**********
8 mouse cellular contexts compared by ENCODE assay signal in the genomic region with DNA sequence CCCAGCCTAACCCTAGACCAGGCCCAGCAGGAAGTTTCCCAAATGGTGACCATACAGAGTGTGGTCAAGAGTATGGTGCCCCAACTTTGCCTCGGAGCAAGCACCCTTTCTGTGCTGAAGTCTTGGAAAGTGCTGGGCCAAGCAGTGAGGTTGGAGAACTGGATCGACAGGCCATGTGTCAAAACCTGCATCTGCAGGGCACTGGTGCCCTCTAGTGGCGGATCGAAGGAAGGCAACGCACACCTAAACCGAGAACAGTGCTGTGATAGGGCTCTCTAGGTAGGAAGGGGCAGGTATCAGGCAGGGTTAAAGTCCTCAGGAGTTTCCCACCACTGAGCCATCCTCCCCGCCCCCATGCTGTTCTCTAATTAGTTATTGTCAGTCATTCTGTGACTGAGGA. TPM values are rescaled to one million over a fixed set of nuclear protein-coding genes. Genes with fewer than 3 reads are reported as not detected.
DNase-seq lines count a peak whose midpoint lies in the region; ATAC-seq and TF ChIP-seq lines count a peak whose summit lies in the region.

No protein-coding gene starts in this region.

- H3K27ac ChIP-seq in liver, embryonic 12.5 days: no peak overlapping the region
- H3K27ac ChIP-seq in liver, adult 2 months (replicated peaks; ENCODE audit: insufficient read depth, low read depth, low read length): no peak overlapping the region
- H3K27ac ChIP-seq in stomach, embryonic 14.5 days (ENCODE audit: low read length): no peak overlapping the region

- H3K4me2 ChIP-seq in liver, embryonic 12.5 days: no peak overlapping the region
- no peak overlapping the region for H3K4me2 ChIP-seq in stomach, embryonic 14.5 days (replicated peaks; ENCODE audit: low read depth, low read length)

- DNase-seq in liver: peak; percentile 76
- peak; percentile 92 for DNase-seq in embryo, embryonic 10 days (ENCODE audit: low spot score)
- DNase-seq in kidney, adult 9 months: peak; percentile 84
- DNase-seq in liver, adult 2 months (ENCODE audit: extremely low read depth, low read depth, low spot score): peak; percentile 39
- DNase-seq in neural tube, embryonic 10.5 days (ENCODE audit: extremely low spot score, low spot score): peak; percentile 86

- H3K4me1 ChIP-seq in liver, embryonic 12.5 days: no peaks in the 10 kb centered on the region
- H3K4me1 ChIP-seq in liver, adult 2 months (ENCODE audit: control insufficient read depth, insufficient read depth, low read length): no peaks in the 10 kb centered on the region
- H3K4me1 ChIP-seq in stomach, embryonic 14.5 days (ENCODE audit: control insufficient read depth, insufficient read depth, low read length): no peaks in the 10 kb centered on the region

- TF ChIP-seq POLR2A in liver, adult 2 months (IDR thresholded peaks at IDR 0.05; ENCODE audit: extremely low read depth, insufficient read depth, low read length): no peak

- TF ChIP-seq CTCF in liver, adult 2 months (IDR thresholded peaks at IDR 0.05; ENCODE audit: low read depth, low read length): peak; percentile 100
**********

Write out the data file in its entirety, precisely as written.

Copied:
8 mouse cellular contexts compared by ENCODE assay signal in the genomic region with DNA sequence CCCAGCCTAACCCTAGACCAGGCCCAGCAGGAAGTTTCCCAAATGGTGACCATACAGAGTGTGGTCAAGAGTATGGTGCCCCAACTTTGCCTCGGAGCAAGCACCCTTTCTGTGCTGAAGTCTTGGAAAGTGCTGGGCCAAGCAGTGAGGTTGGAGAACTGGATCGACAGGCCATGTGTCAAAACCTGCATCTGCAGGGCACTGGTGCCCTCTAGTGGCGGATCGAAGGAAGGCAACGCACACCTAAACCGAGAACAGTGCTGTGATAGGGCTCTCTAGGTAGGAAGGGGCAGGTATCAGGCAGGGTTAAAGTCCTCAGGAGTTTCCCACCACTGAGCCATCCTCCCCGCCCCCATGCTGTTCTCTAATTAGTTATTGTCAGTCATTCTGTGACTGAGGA. TPM values are rescaled to one million over a fixed set of nuclear protein-coding genes. Genes with fewer than 3 reads are reported as not detected.
DNase-seq lines count a peak whose midpoint lies in the region; ATAC-seq and TF ChIP-seq lines count a peak whose summit lies in the region.

No protein-coding gene starts in this region.

- H3K27ac ChIP-seq in liver, embryonic 12.5 days: no peak overlapping the region
- H3K27ac ChIP-seq in liver, adult 2 months (replicated peaks; ENCODE audit: insufficient read depth, low read depth, low read length): no peak overlapping the region
- H3K27ac ChIP-seq in stomach, embryonic 14.5 days (ENCODE audit: low read length): no peak overlapping the region

- H3K4me2 ChIP-seq in liver, embryonic 12.5 days: no peak overlapping the region
- no peak overlapping the region for H3K4me2 ChIP-seq in stomach, embryonic 14.5 days (replicated peaks; ENCODE audit: low read depth, low read length)

- DNase-seq in liver: peak; percentile 76
- peak; percentile 92 for DNase-seq in embryo, embryonic 10 days (ENCODE audit: low spot score)
- DNase-seq in kidney, adult 9 months: peak; percentile 84
- DNase-seq in liver, adult 2 months (ENCODE audit: extremely low read depth, low read depth, low spot score): peak; percentile 39
- DNase-seq in neural tube, embryonic 10.5 days (ENCODE audit: extremely low spot score, low spot score): peak; percentile 86

- H3K4me1 ChIP-seq in liver, embryonic 12.5 days: no peaks in the 10 kb centered on the region
- H3K4me1 ChIP-seq in liver, adult 2 months (ENCODE audit: control insufficient read depth, insufficient read depth, low read length): no peaks in the 10 kb centered on the region
- H3K4me1 ChIP-seq in stomach, embryonic 14.5 days (ENCODE audit: control insufficient read depth, insufficient read depth, low read length): no peaks in the 10 kb centered on the region

- TF ChIP-seq POLR2A in liver, adult 2 months (IDR thresholded peaks at IDR 0.05; ENCODE audit: extremely low read depth, insufficient read depth, low read length): no peak

- TF ChIP-seq CTCF in liver, adult 2 months (IDR thresholded peaks at IDR 0.05; ENCODE audit: low read depth, low read length): peak; percentile 100